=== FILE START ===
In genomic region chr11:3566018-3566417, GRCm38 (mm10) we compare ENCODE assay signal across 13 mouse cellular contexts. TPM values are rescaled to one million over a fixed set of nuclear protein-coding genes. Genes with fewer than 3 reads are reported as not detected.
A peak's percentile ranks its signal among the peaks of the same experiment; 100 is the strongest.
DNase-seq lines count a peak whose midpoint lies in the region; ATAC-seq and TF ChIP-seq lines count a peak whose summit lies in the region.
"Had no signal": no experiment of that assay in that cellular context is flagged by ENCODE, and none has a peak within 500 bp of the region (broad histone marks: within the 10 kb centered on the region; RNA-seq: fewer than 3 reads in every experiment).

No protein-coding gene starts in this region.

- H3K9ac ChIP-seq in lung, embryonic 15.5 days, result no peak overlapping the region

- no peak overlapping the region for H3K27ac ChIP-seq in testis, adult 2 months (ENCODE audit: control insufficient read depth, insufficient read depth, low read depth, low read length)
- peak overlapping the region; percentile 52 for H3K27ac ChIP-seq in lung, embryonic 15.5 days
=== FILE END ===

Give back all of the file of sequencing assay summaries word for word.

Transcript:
In genomic region chr11:3566018-3566417, GRCm38 (mm10) we compare ENCODE assay signal across 13 mouse cellular contexts. TPM values are rescaled to one million over a fixed set of nuclear protein-coding genes. Genes with fewer than 3 reads are reported as not detected.
A peak's percentile ranks its signal among the peaks of the same experiment; 100 is the strongest.
DNase-seq lines count a peak whose midpoint lies in the region; ATAC-seq and TF ChIP-seq lines count a peak whose summit lies in the region.
"Had no signal": no experiment of that assay in that cellular context is flagged by ENCODE, and none has a peak within 500 bp of the region (broad histone marks: within the 10 kb centered on the region; RNA-seq: fewer than 3 reads in every experiment).

No protein-coding gene starts in this region.

- H3K9ac ChIP-seq in lung, embryonic 15.5 days, result no peak overlapping the region

- no peak overlapping the region for H3K27ac ChIP-seq in testis, adult 2 months (ENCODE audit: control insufficient read depth, insufficient read depth, low read depth, low read length)
- peak overlapping the region; percentile 52 for H3K27ac ChIP-seq in lung, embryonic 15.5 days